panels and related equipment attract goods and services tax (GST) at a concessional rate
of only 5%, solar developers who employ contractors to supply the panels and
set up their projects are getting a ‘service’ performed for them, and hence
should pay 18% GST, the rate applicable for services, the Maharashtra Authority
for Advance Ruling(MAAR) has ruled.
“The agreements tendered ... reveal
that the transaction of setting up and operating a solar photovoltaic plant is
in the nature of a ‘works contract’,” said the two member bench of B. V.
Borhade, Joint Commissioner of Sales Tax, Maharashtra, and Pankaj Kumar, Joint
Commissioner of Central Taxes, which was constituted last year to decide in
advance on any matter relating to GST, in a recent judgment. “The rate of tax
would be 18% under the IGST Act, or 9% each under the CGST and MGST Acts,
aggregating to 18%.”
Since solar developers hardly ever build their
own projects but use contractors, the ruling, which is almost certain to serve
as a precedent for other states as well, in effect takes away the advantage of
the concessional GST rate for solar panels from them. It will increase their
tax burden and in turn may well raise solar tariffs at future auctions.
The petition filed before MAAR by Fermi
Solar Farms, a leading EPC contractor, had noted that setting up solar projects
usually involve two separate contracts with the developer – one for supply of
goods, which includes solar panels and related equipment , and the other for
setting up the plant, erecting civil works, connecting transmission lines, etc.
It had argued that the GST rate for the first contract should be 5% and for the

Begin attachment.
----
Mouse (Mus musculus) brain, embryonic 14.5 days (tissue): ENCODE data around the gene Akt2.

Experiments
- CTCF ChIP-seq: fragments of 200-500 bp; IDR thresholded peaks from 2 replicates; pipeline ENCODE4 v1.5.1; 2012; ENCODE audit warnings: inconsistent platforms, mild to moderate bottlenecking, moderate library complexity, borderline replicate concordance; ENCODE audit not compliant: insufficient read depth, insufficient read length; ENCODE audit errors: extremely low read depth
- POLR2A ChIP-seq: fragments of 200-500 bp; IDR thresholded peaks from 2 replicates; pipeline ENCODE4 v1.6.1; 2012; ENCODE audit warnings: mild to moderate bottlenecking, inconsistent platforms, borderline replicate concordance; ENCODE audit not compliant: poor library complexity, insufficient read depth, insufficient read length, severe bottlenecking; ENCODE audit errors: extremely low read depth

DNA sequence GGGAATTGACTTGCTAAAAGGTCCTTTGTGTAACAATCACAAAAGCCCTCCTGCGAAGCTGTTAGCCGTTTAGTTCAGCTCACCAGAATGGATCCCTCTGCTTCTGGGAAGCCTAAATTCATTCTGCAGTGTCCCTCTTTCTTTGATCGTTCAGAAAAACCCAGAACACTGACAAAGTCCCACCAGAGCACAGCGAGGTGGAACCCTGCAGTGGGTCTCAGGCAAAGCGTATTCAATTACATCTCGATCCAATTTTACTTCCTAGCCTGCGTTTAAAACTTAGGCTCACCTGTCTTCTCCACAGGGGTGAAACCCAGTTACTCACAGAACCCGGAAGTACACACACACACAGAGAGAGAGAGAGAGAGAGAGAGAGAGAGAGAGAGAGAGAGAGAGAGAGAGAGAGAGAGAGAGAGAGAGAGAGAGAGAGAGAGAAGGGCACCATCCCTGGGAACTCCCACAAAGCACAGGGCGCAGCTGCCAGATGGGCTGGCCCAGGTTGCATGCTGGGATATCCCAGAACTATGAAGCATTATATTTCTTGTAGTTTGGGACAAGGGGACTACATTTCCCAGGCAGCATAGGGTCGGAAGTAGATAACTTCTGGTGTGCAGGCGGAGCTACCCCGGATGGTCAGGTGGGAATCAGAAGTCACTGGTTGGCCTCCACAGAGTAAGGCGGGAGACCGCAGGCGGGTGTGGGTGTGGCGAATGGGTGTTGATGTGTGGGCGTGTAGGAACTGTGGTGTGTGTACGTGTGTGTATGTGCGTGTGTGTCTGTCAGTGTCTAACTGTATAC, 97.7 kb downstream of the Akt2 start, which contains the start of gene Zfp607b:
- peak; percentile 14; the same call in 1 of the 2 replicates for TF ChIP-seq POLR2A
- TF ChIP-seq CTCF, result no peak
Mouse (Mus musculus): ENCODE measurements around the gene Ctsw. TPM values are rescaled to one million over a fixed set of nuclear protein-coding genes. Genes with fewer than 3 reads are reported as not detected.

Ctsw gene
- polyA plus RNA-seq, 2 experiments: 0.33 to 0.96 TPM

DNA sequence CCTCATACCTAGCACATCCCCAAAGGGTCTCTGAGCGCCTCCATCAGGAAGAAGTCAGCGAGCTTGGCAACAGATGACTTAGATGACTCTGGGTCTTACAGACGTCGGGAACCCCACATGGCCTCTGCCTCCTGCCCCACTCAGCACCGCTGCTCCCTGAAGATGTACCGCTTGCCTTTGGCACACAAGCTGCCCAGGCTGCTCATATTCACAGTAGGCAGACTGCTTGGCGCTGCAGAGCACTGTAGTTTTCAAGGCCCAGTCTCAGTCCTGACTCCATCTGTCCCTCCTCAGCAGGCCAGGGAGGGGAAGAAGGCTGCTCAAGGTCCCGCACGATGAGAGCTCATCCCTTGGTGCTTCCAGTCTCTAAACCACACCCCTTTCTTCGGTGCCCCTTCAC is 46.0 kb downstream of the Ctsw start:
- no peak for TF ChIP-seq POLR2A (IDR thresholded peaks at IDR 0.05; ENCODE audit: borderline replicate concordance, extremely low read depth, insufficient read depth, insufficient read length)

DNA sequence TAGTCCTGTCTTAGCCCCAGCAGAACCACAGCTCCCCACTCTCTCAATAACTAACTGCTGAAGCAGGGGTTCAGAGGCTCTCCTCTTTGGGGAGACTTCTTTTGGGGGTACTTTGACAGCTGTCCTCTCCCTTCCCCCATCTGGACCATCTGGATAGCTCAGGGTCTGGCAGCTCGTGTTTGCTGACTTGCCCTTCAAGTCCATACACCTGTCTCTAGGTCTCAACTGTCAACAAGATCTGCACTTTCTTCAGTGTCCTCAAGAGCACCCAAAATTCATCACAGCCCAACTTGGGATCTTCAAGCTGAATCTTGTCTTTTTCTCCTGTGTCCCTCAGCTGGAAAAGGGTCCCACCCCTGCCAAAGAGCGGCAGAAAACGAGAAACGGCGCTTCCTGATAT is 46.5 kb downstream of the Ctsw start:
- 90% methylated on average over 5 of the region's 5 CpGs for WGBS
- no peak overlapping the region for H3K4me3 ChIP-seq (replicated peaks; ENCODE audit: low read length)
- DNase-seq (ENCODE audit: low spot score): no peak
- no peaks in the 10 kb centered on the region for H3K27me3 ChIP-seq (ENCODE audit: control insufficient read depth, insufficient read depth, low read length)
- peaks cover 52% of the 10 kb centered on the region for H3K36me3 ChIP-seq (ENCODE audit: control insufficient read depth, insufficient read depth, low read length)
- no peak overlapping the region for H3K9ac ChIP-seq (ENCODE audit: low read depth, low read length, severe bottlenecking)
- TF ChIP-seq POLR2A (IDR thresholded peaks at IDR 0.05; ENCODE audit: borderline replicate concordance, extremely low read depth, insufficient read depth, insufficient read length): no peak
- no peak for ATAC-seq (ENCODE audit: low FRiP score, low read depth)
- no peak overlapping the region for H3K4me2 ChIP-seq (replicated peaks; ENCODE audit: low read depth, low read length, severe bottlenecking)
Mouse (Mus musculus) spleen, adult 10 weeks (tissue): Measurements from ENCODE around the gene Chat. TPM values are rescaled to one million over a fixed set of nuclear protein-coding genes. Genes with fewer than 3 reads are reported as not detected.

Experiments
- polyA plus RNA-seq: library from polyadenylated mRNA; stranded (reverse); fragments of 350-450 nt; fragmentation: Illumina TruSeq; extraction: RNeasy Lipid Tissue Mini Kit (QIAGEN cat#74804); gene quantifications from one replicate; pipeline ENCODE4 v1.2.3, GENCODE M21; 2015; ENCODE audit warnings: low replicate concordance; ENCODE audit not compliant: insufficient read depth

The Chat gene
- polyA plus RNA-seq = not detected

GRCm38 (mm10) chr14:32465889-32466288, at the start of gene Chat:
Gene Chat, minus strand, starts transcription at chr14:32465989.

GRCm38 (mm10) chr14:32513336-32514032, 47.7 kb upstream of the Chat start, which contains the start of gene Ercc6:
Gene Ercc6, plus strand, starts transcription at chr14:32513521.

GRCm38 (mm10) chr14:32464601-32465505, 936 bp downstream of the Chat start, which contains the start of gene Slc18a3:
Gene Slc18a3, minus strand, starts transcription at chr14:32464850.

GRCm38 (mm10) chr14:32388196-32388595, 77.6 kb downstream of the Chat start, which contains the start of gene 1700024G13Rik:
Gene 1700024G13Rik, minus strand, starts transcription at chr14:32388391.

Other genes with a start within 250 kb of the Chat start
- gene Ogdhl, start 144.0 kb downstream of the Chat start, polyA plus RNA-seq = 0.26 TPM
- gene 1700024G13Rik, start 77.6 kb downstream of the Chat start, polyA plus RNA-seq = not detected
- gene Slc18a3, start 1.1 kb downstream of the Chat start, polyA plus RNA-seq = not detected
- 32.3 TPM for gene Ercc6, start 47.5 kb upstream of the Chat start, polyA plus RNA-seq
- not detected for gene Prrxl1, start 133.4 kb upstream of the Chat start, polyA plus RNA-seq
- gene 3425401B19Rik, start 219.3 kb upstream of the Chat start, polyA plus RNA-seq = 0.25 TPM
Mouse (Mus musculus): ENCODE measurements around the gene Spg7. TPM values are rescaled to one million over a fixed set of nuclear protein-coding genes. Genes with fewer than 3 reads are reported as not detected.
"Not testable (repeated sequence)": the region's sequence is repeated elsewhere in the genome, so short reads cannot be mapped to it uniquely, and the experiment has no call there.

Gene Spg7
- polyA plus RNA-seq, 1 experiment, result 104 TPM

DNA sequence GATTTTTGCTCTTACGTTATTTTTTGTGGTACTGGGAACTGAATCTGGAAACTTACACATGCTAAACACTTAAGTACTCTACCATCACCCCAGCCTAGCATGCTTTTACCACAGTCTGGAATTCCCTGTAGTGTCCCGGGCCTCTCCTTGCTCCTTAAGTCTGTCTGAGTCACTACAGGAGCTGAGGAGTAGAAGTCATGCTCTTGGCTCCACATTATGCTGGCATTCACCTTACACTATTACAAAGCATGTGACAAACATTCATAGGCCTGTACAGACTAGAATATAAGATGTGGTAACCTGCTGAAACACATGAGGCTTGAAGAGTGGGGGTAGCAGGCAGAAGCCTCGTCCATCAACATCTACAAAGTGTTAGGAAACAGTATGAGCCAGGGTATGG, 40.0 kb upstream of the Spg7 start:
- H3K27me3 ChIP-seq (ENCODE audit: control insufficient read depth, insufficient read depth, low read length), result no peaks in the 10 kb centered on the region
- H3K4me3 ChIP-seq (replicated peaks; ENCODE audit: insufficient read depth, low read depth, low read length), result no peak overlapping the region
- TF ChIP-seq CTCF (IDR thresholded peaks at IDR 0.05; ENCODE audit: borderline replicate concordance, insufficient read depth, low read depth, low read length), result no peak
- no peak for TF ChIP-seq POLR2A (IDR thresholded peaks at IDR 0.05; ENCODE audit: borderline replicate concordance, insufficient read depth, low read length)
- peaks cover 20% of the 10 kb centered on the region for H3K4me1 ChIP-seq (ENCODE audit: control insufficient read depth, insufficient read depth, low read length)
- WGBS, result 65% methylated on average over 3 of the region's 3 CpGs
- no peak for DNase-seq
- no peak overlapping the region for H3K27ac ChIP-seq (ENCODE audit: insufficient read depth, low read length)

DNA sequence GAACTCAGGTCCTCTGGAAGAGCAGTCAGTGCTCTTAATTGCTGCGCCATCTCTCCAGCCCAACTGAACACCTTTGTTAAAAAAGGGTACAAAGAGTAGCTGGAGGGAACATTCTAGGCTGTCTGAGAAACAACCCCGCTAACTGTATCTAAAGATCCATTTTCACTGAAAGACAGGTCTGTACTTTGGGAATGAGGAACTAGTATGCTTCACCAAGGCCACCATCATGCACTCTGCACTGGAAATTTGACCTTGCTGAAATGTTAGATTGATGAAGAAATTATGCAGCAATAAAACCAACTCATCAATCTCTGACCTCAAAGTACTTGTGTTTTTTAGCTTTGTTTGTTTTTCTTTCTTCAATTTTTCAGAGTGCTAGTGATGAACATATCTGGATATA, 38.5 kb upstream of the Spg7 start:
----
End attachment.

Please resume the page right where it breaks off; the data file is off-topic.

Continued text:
second, 18%. MAAR’s ruling, however, concluded that both contracts should
invite GST at 18%.
MAAR noted that a solar plant consisted of a
host of equipment – solar panels and inverters merely being the most prominent
– which were put together on the site by the contractor to form a solar power generating
system (SPGS). “A solar power generating system is not available as a system as
such,” its ruling said. “The agreement very clearly mentions that the buyer
desires to purchase an end-to-end SPGS with various integral components. Thus
the buyer has expressed a clear intent to purchase an SPGS with the various
components and not the components merely... The supplier is appointed not
merely to supply the equipment, but there is design and engineering work even
before the supply of equipment... The agreement does not stop at supply of
equipment but extends to implementation, operation and maintenance as well....
On what basis can such a contract be termed a contract merely for ‘supply of